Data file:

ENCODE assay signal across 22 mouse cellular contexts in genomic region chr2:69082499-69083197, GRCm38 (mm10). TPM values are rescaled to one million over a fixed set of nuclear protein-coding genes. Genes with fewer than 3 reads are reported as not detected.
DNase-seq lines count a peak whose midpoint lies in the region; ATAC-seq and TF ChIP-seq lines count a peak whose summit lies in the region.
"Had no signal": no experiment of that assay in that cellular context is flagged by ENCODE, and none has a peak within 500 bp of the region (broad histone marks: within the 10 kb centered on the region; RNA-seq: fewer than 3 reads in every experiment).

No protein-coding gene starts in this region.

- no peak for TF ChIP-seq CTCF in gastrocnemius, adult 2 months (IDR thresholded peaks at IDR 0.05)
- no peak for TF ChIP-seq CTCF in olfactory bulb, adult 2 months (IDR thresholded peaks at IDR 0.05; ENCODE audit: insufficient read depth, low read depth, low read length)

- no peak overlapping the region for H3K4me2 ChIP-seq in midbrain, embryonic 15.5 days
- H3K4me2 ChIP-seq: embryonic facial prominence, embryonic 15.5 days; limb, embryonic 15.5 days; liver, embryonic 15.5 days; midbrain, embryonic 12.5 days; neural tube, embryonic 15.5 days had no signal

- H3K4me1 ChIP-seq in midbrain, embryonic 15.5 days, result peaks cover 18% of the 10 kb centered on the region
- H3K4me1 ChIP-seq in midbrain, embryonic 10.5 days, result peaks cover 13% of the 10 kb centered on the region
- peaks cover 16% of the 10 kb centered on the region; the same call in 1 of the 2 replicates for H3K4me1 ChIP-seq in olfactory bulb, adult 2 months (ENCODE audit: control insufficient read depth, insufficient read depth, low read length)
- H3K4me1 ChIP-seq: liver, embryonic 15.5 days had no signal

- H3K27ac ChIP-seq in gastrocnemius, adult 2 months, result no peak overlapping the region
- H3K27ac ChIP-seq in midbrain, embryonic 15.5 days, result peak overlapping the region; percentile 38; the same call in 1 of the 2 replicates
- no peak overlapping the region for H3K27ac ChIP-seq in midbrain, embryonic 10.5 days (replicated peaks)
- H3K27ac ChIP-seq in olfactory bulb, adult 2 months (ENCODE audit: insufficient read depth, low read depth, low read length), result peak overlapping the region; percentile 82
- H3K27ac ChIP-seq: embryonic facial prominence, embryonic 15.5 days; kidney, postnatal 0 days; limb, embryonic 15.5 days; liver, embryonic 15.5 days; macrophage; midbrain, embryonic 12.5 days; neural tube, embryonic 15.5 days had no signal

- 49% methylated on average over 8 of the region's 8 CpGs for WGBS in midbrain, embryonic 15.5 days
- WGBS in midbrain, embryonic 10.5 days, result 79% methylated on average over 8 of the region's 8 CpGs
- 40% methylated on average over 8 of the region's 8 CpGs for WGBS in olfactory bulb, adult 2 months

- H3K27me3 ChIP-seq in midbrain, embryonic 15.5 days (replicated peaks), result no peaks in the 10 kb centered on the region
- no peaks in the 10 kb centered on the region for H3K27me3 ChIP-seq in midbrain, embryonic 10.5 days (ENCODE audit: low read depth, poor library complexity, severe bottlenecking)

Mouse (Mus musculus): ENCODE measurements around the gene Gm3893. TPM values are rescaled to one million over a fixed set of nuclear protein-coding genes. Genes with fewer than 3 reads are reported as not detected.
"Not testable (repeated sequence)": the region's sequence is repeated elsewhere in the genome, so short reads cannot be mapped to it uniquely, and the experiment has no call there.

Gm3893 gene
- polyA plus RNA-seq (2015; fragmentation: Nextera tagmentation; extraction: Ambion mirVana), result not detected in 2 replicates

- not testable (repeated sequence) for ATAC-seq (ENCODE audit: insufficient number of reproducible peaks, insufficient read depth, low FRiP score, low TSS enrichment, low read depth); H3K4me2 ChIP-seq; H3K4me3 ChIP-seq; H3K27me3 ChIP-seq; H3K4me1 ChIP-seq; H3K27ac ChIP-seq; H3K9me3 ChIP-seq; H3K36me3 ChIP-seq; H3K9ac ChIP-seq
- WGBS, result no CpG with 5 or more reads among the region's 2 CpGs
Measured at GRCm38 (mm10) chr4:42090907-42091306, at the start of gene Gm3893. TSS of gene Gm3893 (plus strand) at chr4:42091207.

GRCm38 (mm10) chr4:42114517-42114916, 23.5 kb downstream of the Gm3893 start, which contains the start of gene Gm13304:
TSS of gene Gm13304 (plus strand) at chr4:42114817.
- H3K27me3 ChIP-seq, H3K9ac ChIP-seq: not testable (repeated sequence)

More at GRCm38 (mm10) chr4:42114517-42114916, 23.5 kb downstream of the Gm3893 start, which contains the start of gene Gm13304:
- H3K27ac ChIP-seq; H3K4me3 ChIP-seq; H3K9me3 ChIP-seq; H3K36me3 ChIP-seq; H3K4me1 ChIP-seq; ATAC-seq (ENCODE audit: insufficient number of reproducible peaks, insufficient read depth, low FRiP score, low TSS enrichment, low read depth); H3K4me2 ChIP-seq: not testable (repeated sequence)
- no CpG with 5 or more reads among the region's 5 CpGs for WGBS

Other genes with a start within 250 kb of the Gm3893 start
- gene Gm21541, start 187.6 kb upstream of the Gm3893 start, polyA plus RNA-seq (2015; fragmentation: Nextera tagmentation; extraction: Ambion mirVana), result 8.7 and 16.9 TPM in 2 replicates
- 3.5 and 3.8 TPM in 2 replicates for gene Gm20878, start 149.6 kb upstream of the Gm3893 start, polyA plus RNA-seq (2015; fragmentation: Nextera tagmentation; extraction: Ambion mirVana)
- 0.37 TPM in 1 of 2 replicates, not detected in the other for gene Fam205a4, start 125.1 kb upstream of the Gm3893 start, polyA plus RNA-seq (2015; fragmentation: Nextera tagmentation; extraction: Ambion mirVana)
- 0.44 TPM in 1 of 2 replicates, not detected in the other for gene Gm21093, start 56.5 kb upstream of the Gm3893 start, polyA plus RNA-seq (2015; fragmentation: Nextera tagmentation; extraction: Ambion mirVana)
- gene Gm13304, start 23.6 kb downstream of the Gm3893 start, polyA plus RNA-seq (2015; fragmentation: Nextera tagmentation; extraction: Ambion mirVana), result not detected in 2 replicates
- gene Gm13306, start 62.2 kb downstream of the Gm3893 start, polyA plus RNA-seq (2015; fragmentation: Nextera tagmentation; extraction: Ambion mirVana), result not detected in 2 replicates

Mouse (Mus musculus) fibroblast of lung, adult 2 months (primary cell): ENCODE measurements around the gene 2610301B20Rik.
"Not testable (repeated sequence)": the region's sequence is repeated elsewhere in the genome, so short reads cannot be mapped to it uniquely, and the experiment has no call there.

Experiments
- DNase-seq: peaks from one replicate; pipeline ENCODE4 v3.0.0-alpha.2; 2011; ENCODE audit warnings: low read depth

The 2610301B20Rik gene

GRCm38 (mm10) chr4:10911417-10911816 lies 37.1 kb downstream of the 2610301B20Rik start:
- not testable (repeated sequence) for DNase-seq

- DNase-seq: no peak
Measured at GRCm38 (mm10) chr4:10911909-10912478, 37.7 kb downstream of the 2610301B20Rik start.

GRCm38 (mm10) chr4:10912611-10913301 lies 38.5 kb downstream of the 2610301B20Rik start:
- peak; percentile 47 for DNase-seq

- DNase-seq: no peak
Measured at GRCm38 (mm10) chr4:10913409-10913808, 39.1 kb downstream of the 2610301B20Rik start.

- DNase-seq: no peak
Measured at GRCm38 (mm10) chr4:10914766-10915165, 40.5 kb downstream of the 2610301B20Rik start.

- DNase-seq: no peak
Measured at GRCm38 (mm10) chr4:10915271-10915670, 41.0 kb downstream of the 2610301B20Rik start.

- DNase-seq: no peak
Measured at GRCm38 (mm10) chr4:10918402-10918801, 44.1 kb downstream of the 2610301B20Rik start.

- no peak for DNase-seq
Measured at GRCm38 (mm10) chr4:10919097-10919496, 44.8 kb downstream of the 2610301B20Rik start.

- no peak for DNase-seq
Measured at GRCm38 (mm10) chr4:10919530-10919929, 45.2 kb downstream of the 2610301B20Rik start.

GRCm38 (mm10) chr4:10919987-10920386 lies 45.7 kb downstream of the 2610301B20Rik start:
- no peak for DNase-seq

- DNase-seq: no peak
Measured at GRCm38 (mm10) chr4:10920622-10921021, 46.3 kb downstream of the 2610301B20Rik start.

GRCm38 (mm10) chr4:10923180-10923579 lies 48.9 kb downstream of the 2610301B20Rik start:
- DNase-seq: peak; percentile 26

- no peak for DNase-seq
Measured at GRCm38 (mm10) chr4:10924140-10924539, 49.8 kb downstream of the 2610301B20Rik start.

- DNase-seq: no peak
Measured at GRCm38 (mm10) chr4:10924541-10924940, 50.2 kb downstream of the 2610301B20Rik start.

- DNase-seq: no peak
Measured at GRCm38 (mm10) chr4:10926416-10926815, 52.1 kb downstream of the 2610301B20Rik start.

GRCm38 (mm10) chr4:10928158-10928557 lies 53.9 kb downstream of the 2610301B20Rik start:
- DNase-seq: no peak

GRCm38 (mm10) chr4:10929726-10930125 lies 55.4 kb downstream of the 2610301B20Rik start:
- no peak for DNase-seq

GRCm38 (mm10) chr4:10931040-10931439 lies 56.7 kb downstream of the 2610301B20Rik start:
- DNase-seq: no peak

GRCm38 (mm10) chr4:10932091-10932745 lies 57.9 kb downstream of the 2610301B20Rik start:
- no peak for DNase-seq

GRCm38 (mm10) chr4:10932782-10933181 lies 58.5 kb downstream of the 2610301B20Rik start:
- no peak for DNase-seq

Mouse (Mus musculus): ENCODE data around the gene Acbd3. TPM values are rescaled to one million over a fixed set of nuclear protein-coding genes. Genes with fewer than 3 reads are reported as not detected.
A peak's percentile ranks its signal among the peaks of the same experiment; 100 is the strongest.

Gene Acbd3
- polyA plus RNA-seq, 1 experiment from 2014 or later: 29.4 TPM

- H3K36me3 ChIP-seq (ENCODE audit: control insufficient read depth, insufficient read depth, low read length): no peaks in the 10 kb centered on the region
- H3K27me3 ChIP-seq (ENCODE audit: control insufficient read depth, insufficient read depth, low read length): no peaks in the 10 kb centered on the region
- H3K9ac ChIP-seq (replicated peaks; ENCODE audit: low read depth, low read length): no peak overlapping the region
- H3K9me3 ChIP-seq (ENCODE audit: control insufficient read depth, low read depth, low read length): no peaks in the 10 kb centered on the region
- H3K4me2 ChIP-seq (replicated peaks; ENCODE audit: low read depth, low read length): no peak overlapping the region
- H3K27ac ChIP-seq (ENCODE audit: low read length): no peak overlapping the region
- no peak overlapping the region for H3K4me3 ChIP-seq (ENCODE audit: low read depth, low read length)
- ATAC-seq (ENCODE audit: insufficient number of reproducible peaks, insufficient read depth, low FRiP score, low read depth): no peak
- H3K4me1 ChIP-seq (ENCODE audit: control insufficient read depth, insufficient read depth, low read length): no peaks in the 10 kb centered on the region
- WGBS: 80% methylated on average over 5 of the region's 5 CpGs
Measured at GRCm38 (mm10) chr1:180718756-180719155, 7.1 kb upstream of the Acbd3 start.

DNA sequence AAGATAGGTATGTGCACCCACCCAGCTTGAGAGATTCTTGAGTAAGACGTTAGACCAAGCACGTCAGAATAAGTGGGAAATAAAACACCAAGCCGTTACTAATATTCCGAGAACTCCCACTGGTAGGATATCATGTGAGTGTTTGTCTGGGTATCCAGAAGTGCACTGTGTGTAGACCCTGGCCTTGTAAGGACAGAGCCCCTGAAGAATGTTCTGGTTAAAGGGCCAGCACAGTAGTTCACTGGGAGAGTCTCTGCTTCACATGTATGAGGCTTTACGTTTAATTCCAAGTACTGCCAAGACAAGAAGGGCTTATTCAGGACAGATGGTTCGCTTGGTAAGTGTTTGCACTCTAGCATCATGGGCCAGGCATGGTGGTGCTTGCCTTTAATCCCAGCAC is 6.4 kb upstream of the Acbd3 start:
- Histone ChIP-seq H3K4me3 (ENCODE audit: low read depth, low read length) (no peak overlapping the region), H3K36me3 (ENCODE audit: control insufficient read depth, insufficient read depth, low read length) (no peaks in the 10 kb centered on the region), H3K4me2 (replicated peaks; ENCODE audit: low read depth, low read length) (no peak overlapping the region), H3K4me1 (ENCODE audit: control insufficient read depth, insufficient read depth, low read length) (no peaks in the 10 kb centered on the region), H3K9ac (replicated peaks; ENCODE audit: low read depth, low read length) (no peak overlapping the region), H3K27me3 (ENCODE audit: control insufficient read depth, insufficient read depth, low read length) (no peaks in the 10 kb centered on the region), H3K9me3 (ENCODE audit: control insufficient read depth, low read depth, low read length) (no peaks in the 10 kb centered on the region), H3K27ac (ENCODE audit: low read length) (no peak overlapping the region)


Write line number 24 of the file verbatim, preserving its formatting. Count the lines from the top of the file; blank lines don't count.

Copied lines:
"Not testable (repeated sequence)": the region's sequence is repeated elsewhere in the genome, so short reads cannot be mapped to it uniquely, and the experiment has no call there.